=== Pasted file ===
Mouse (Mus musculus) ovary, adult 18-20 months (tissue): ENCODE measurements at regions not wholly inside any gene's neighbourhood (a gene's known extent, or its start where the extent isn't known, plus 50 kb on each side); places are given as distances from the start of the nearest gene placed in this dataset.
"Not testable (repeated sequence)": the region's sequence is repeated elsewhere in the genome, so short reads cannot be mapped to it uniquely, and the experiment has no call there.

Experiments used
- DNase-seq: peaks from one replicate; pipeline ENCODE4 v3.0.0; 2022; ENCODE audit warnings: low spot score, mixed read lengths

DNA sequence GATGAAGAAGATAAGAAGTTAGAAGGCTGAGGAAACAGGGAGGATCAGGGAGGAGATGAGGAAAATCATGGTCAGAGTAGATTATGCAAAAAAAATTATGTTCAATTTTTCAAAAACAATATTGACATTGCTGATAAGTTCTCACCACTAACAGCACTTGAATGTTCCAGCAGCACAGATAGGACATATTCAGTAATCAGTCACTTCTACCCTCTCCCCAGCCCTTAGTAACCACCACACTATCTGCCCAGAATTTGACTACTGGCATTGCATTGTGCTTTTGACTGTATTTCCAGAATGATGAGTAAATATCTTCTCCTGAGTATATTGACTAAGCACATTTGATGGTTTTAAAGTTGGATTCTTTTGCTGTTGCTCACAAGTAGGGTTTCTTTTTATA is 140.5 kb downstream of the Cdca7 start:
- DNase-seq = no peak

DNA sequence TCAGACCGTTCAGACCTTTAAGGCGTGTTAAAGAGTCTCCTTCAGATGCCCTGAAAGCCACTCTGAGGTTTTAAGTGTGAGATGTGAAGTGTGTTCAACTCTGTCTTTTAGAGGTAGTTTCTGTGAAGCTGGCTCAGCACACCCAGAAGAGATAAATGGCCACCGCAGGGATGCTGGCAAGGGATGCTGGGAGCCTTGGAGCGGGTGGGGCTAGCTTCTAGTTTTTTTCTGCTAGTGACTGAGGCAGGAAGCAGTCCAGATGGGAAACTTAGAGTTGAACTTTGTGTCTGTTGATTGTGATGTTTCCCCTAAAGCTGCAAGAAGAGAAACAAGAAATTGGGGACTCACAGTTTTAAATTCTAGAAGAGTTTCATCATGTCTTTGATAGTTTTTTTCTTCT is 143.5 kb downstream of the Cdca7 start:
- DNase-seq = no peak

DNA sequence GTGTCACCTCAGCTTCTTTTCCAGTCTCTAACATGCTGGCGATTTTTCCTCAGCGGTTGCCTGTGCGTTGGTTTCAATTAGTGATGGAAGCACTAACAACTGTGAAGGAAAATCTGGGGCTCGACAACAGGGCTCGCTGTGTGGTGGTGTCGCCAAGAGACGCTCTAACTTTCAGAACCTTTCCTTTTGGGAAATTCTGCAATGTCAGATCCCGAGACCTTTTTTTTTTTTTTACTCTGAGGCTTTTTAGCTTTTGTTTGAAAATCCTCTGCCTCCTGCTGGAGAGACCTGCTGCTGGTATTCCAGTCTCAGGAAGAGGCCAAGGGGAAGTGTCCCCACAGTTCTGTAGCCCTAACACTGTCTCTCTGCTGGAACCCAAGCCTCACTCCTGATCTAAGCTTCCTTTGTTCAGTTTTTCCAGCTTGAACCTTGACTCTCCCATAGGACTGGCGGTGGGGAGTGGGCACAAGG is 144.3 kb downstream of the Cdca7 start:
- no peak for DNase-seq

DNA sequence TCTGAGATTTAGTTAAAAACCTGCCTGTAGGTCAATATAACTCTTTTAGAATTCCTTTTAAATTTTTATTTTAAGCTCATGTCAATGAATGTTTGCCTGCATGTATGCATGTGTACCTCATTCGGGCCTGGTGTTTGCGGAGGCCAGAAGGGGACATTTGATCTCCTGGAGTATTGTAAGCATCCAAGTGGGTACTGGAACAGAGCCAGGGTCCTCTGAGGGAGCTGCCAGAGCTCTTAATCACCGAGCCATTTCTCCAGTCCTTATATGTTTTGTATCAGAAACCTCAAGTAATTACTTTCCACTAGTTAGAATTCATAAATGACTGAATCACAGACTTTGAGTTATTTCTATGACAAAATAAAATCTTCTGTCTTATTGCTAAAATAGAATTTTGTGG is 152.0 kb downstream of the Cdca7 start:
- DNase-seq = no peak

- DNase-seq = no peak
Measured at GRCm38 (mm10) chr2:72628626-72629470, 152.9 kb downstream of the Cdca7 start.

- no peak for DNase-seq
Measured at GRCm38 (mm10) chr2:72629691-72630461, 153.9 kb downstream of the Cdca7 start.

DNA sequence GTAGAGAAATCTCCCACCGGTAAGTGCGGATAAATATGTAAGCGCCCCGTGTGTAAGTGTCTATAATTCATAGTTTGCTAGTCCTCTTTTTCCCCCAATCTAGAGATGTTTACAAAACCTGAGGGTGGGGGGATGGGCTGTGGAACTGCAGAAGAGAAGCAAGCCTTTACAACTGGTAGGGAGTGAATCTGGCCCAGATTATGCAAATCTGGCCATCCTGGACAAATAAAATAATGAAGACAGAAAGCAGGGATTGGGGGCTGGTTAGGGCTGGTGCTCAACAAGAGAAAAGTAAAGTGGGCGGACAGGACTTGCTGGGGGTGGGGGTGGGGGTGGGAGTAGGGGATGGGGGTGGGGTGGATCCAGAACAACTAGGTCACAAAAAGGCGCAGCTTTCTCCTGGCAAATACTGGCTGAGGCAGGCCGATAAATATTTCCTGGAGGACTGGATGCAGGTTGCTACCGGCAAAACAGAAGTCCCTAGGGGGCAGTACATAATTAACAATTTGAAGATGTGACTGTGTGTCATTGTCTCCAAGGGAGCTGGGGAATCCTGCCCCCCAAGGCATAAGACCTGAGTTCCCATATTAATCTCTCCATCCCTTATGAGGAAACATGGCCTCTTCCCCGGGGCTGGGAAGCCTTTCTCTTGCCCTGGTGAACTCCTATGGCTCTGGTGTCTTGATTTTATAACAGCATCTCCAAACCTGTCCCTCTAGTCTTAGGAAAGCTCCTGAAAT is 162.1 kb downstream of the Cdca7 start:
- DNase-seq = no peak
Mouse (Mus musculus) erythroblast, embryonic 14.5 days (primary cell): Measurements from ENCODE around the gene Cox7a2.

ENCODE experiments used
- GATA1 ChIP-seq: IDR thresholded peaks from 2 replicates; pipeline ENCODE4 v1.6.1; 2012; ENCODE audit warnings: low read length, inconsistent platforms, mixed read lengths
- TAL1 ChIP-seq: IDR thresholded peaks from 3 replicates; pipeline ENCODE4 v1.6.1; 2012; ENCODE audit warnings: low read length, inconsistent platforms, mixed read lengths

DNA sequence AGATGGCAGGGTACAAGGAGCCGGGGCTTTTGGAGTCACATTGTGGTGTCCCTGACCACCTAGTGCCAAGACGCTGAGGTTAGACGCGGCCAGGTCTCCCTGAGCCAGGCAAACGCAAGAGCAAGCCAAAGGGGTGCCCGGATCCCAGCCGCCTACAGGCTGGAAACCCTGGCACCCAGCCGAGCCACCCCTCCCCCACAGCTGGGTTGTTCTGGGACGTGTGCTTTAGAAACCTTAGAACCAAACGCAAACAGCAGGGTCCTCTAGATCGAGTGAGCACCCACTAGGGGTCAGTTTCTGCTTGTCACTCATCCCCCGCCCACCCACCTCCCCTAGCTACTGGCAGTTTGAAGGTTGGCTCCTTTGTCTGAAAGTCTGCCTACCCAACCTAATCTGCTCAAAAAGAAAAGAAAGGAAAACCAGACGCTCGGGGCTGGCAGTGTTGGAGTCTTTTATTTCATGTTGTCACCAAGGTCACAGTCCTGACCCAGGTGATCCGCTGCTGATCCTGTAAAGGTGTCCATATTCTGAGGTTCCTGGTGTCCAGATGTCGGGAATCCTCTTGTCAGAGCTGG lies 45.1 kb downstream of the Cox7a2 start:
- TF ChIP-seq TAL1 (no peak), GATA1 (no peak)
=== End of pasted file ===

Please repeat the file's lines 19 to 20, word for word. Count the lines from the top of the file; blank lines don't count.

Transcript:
Mouse (Mus musculus) erythroblast, embryonic 14.5 days (primary cell): Measurements from ENCODE around the gene Cox7a2.

ENCODE experiments used